From The Mayor’s Desk ...
New York City’s economy is strong and getting stronger. The city’s unemployment rate is lower than it was before 9/11. During the last quarter, our economy grew faster than the na-tion’s. Success usually has a way of building on itself — we saw that last week, when Weight Watchers, the in-ternational diet company, relocated its corporate headquarters here, bringing 100 more new jobs with them.
A healthy economy is a diversified one, and New York’s over-dependence on Wall Street has long been a problem. That’s why our Administration is working hard to grow other major in-dustries, including tourism, film production and manufacturing. We’ve iden-tified biotechnology as another area ripe for growth. New York’s world-class universities and research hospitals, and our deep pool of medical and scientific talent, already produce bio-tech start-up companies. But once they start to grow, they often run out of room here, and move out of town, taking jobs with them.
It’s time to reverse that trend. That’s why last week we unveiled plans for a $700 million, privately financed bioscience center on Manhattan’s East Side. Work on this project, which will produce 4,000 construction jobs and 2,000 permanent new jobs, will start early next year. This East River Science Park will include labs, offices and a conference center. When the first two buildings are fully occupied, the City will begin to receive $2 million a year in rent from the developer. When the project is fully built out, it will add $350 million a year to our economy, and generate more than $16 million in annual City tax revenues.
This development is going to go up on land near Bellevue Medical Center currently occupied, in part, by an ob-solete hospital laundry. It’s just one more example of how our Adminis-tration is bringing private, multi-million dollar, job-creating investment to under-used city-owned land in all five boroughs.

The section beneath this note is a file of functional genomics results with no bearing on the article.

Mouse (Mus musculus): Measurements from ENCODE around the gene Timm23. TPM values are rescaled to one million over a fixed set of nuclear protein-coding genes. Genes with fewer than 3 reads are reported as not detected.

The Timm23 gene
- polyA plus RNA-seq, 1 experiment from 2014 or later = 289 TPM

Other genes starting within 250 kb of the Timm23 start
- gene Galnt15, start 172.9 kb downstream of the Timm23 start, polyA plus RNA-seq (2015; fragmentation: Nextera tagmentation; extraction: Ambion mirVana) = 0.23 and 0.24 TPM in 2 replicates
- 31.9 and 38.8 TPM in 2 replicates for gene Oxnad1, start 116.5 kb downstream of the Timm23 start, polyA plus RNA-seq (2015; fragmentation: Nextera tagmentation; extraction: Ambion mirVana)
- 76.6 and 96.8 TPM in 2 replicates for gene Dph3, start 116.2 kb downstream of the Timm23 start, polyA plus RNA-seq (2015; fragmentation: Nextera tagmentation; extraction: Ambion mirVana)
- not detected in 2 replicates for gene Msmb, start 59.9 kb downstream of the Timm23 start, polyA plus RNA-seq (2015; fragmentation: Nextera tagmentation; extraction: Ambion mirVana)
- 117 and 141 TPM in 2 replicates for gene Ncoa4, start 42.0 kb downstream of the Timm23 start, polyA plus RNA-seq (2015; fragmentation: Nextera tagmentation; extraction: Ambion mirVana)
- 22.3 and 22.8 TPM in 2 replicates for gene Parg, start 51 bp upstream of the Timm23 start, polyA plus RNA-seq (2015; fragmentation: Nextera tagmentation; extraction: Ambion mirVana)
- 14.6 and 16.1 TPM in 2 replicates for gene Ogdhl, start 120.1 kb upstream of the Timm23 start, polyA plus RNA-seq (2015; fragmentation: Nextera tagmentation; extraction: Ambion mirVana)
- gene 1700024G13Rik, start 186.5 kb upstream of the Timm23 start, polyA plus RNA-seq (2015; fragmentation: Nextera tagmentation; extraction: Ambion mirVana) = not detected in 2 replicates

Last month, for example, we closed a deal to turn a five-acre municipal parking lot in Flushing into a $500 million privately financed project creating stores, apartments and a multiplex cinema. Earlier this summer, we broke ground for a new shopping mall on formerly city-owned land on Staten Island; it will produce hundreds of con-struction and permanent jobs. The stores and other businesses set for the new $400 million Bronx Terminal Market will create 2,000 permanent new jobs and be the gateway to the borough that the people of the Bronx have long deserved. In a similar fashion, the pro-posed $3.5 billion Atlantic Yards project — also set to be built on under-utilized publicly owned land — would be the biggest private investment pro-ject in Brooklyn history, creating new retail stores, offices, 4,500 mixed-income apartments and a new sports arena.
To make sure that all of New York’s communities share in the city’s prosperity, our Administration is also open-ing the doors of opportunity, in both the public and private sectors, to more of our growing number of minority- and women-owned businesses. Under my Executive Order 36, we’ve cut the time it takes for such companies to certify to do business with the city from two months to two weeks; as a result, over the last three years, more companies have certified than did in the previous five years. The purchasing agents of City departments also have increased their outreach to mi-nority- and women-owned businesses. And in all five boroughs, our Business Solution Centers are helping emerging companies find the financing and trained workers they need. It’s all part of our commitment to making New York a city of opportunity for all — and it’s really producing results.